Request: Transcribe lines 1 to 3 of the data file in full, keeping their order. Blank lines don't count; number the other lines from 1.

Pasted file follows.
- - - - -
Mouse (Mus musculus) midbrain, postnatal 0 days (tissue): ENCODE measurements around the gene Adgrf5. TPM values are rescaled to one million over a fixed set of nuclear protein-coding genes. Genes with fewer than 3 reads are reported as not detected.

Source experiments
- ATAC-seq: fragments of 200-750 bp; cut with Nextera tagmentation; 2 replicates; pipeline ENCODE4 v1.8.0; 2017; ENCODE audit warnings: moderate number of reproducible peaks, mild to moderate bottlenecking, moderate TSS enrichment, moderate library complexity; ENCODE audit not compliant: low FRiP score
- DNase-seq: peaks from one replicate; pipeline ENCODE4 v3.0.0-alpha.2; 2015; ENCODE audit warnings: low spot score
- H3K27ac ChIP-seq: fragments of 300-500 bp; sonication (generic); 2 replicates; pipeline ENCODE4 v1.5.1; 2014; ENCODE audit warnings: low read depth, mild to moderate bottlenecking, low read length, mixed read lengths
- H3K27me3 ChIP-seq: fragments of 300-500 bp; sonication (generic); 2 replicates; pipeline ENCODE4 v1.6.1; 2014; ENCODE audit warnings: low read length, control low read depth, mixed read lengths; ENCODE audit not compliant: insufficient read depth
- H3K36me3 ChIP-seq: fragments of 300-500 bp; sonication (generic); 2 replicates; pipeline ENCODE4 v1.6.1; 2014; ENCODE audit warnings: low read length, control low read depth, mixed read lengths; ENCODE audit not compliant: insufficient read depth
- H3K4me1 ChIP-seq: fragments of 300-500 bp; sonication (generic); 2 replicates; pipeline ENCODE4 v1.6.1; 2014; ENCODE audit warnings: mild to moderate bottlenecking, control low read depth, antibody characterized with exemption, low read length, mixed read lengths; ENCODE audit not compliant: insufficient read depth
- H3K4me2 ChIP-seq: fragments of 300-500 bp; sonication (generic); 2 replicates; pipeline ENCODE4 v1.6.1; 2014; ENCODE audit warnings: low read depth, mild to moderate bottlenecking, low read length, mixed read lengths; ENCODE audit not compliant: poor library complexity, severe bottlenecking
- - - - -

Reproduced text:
Mouse (Mus musculus) midbrain, postnatal 0 days (tissue): ENCODE measurements around the gene Adgrf5. TPM values are rescaled to one million over a fixed set of nuclear protein-coding genes. Genes with fewer than 3 reads are reported as not detected.

Source experiments
- ATAC-seq: fragments of 200-750 bp; cut with Nextera tagmentation; 2 replicates; pipeline ENCODE4 v1.8.0; 2017; ENCODE audit warnings: moderate number of reproducible peaks, mild to moderate bottlenecking, moderate TSS enrichment, moderate library complexity; ENCODE audit not compliant: low FRiP score